CNET takes technology reporting to the masses

The world’s largest technology site is built on the promise of not confusing its audience

• The world’s largest technology site is built on the promise of not confusing its audience


The success of CNET globally is summed up aptly by its Australian editor Seamus Byrne: “Its audience is everybody.”

CNET, owned by CBS Interactive, is built on the promise of comprehensive reviews of consumer technology products, alongside industry news and culture pieces. The writing is accessible for your average layperson, with enough information in every article for those with an advanced understanding of the subject to also find value. It’s a valued proposition for a field of reporting that can often seem exclusionary and filled with techno-jargon.

“We’re number one in the industry by a long way and that means we cover so many different slices across all demographics and have a high number of readers within any of those demographics. We try to make sure that anything we write is understandable and approachable to anyone while also keeping a nod in there for people after more technical information.

Seamus Byrne

Seamus Byrne

“Quite often internally we discuss trying to make sure that any story has enough information so that anyone reading it doesn’t feel like they have to go and read a bunch of other stories to get caught up. We always avoid acronyms. We try to explain the basic detail within the story itself,” Byrne explained.

With the increasing presence of technology in our day-to-day lives, the need to explain everything is lessened by consumer engagement technological products. After all, everyone has a smartphone in their pocket now. “The level of assumed knowledge today is very different to, say 10 years ago. We wouldn’t have to explain what Instagram is, for example, whereas five years ago you would say it is a photo-sharing service online,” Byrne clarified.

CNET prides itself on the strength of its reviews, with staff who have built up considerable experience with specific product categories. For example, the person writing a review of a new smart TV will be the same person who has reviewed similar models of smart TVs and can offer expert comparisons between current units.

“At that global level, which we do integrate across now, there are specialists in every category and that’s just all they care about,” said Byrne. He went on to explain that locally they have reporters who engage in traditional reporting, but maintain levels of expertise. He cited local reporter Claire Reilly and her coverage of the recent Dallas Buyers Club copyright court case as an example of where its journalists excel.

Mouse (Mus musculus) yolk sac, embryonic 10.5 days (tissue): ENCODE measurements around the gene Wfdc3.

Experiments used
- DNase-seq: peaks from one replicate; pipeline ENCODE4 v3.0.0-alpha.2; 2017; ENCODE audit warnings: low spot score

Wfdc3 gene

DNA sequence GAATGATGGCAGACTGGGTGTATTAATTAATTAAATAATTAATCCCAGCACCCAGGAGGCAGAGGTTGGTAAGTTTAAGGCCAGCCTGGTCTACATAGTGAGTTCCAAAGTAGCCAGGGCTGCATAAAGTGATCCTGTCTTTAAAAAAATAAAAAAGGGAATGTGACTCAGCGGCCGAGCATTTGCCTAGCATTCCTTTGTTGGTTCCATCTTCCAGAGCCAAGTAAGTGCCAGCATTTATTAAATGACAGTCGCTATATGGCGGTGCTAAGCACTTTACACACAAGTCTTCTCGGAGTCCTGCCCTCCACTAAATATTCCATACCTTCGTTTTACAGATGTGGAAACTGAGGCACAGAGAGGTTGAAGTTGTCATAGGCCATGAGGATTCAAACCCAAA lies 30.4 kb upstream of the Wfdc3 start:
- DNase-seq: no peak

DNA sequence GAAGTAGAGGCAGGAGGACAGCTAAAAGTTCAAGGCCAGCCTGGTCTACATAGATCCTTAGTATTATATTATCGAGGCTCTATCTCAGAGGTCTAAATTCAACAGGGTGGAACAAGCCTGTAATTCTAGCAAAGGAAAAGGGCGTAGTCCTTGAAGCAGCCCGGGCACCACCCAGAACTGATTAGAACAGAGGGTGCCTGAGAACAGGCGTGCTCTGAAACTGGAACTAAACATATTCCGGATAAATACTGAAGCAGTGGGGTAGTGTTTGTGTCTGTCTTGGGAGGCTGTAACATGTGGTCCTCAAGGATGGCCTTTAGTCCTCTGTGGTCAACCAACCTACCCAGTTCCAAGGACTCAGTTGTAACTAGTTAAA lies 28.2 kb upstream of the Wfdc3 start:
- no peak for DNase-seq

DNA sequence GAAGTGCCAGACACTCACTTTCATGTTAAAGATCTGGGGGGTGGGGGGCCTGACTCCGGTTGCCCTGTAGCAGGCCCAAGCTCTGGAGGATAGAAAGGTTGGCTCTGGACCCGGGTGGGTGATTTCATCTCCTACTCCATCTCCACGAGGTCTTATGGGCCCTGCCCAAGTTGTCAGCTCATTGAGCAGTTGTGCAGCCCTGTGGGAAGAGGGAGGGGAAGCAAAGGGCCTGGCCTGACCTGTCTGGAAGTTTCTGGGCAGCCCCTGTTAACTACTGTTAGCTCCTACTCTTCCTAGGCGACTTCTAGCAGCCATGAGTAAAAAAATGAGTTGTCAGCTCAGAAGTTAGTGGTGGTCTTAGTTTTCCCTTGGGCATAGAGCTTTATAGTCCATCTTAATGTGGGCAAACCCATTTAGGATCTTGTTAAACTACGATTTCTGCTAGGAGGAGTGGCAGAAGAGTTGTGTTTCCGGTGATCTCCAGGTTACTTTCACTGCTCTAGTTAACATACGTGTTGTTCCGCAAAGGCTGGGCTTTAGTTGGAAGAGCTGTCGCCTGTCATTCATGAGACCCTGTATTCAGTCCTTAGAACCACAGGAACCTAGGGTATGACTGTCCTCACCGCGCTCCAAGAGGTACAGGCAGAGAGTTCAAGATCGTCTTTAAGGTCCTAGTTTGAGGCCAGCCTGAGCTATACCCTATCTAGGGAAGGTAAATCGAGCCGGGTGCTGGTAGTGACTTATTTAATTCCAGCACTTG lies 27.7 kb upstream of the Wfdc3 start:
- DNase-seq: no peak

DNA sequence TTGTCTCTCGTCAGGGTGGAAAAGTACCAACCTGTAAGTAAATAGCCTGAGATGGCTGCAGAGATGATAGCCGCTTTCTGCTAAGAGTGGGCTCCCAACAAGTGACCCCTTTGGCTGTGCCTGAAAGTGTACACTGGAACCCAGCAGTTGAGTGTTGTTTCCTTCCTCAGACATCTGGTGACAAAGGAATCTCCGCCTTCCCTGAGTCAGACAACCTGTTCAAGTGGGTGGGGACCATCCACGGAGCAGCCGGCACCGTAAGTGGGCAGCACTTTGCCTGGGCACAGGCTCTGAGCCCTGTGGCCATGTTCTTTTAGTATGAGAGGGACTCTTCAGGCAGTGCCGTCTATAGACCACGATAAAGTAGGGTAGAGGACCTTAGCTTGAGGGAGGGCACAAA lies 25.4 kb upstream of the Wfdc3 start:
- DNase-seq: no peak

“She’s the kind of person who knows how to rapidly read deeply around specific subjects and bring back enough knowledge that readers can now be caught up. She often jokes about reading dense legislation. She brings back the understandable layperson version of things. Obviously we then go and get quotes from real experts in those areas so that it’s not just her trying to interpret it. It’s building those contact networks, just like a traditional reporter,” he said.

While product reviews are a core element of CNET, Byrne was clear in stating that they maintain a clear divide between editorial and sales. He did open up on one sales-orientated development happening internally: “There’s a big project that’s part of CBS Interactive in the states called Studio 61. It’s the new content production arm that’s been set up for that style of thing. Most of that’s happening outside of my world.”

The success experienced by CNET is owed in no small part to its willingness to engage in platforms beyond its own website. With product reviews on YouTube and a presence across Instagram, Snapchat, Facebook, and Twitter, there is no shortage of ways to engage with its content.

We create a lot of video content and that is certainly part of that wider CBS family thing now that we are very good at producing video,” he explained. “We are not shy of letting video content work very hard for us on our own website, but also knowing that audiences live within some of those other environments now. We have a really strong YouTube presence attached to how we distribute the video there, but also now Twitter and Facebook. We recognise a lot of those interesting new strategies people use on places like Facebook to make sure there’s a value in the video even if someone doesn’t turn sound on.”

Recently Byrne and his local team launched the weekly Girt By CNET podcast for Australian CNET consumers. Byrne recognises the value in strengthening the CNET brand through identification with the show’s panel: “When we relaunched that, we realised it’s good for local fans of the site to understand the voice of the local team. We cover key Australian news from the week and try to make it very local specific. The fact that when people spend half an hour listening to you talk about the news, there are always asides and a little bit of fun, that means people who like the site get to know us better as editors and personalities.”

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